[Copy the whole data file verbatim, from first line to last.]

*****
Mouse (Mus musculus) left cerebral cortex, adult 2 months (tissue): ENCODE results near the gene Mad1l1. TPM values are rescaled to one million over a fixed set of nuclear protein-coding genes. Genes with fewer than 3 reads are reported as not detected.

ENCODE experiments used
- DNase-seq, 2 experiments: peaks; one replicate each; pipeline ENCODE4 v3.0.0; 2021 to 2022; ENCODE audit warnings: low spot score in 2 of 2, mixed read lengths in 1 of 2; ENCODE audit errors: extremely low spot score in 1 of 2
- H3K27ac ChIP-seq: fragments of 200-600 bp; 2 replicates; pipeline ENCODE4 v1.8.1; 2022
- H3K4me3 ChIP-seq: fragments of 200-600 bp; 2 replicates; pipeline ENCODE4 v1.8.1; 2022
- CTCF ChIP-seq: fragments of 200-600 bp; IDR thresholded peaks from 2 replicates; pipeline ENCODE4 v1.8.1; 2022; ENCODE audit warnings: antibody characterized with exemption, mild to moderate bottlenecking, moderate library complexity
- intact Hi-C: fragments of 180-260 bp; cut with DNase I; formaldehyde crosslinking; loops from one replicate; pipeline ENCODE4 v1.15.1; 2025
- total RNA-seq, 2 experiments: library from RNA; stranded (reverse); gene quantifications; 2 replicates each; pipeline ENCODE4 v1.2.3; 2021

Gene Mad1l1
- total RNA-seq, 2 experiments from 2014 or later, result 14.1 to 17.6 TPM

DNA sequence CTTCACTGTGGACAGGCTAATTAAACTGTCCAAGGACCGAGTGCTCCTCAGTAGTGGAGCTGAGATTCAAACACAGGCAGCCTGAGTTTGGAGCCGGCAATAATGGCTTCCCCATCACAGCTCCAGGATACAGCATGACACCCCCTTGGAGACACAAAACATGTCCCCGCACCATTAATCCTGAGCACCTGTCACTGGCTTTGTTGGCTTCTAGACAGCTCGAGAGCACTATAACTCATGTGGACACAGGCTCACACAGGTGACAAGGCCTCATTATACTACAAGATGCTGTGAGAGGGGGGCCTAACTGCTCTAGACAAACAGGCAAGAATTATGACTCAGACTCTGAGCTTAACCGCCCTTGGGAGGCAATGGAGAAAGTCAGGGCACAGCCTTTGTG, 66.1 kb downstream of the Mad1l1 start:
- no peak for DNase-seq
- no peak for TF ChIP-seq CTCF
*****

Mouse (Mus musculus) left cerebral cortex, adult 2 months (tissue): ENCODE results near the gene Mad1l1. TPM values are rescaled to one million over a fixed set of nuclear protein-coding genes. Genes with fewer than 3 reads are reported as not detected.

ENCODE experiments used
- DNase-seq, 2 experiments: peaks; one replicate each; pipeline ENCODE4 v3.0.0; 2021 to 2022; ENCODE audit warnings: low spot score in 2 of 2, mixed read lengths in 1 of 2; ENCODE audit errors: extremely low spot score in 1 of 2
- H3K27ac ChIP-seq: fragments of 200-600 bp; 2 replicates; pipeline ENCODE4 v1.8.1; 2022
- H3K4me3 ChIP-seq: fragments of 200-600 bp; 2 replicates; pipeline ENCODE4 v1.8.1; 2022
- CTCF ChIP-seq: fragments of 200-600 bp; IDR thresholded peaks from 2 replicates; pipeline ENCODE4 v1.8.1; 2022; ENCODE audit warnings: antibody characterized with exemption, mild to moderate bottlenecking, moderate library complexity
- intact Hi-C: fragments of 180-260 bp; cut with DNase I; formaldehyde crosslinking; loops from one replicate; pipeline ENCODE4 v1.15.1; 2025
- total RNA-seq, 2 experiments: library from RNA; stranded (reverse); gene quantifications; 2 replicates each; pipeline ENCODE4 v1.2.3; 2021

Gene Mad1l1
- total RNA-seq, 2 experiments from 2014 or later, result 14.1 to 17.6 TPM

DNA sequence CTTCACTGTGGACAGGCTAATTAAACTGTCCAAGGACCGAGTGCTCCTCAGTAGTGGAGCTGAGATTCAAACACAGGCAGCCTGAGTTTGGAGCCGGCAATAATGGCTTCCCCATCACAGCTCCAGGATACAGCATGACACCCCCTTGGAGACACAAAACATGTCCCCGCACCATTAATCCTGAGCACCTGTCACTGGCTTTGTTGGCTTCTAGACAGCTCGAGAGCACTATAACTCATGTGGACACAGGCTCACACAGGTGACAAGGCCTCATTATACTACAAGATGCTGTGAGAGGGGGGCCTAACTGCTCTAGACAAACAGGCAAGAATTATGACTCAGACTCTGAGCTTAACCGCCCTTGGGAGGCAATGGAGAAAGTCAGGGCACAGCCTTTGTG, 66.1 kb downstream of the Mad1l1 start:
- no peak for DNase-seq
- no peak for TF ChIP-seq CTCF